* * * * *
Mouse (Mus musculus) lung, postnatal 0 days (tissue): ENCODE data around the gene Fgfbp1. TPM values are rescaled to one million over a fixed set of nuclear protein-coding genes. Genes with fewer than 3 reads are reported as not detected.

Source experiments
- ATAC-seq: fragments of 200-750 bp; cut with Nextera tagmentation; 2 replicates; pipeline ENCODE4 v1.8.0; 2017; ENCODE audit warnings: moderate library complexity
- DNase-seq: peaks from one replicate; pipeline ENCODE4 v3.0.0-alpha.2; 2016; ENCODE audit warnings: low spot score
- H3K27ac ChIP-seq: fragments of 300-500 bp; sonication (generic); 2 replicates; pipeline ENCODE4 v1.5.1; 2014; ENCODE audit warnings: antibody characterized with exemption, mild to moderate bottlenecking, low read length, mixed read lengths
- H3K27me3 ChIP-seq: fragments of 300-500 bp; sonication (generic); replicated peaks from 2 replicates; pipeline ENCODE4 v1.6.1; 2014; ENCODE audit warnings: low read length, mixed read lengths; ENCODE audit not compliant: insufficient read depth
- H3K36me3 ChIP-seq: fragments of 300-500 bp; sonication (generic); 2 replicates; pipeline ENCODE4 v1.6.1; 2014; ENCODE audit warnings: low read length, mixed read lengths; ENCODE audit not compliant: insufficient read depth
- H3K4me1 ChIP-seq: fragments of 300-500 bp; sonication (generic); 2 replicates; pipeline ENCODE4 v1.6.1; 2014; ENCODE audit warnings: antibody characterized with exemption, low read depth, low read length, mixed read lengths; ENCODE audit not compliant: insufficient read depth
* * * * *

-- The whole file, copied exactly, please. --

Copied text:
Mouse (Mus musculus) lung, postnatal 0 days (tissue): ENCODE data around the gene Fgfbp1. TPM values are rescaled to one million over a fixed set of nuclear protein-coding genes. Genes with fewer than 3 reads are reported as not detected.

Source experiments
- ATAC-seq: fragments of 200-750 bp; cut with Nextera tagmentation; 2 replicates; pipeline ENCODE4 v1.8.0; 2017; ENCODE audit warnings: moderate library complexity
- DNase-seq: peaks from one replicate; pipeline ENCODE4 v3.0.0-alpha.2; 2016; ENCODE audit warnings: low spot score
- H3K27ac ChIP-seq: fragments of 300-500 bp; sonication (generic); 2 replicates; pipeline ENCODE4 v1.5.1; 2014; ENCODE audit warnings: antibody characterized with exemption, mild to moderate bottlenecking, low read length, mixed read lengths
- H3K27me3 ChIP-seq: fragments of 300-500 bp; sonication (generic); replicated peaks from 2 replicates; pipeline ENCODE4 v1.6.1; 2014; ENCODE audit warnings: low read length, mixed read lengths; ENCODE audit not compliant: insufficient read depth
- H3K36me3 ChIP-seq: fragments of 300-500 bp; sonication (generic); 2 replicates; pipeline ENCODE4 v1.6.1; 2014; ENCODE audit warnings: low read length, mixed read lengths; ENCODE audit not compliant: insufficient read depth
- H3K4me1 ChIP-seq: fragments of 300-500 bp; sonication (generic); 2 replicates; pipeline ENCODE4 v1.6.1; 2014; ENCODE audit warnings: antibody characterized with exemption, low read depth, low read length, mixed read lengths; ENCODE audit not compliant: insufficient read depth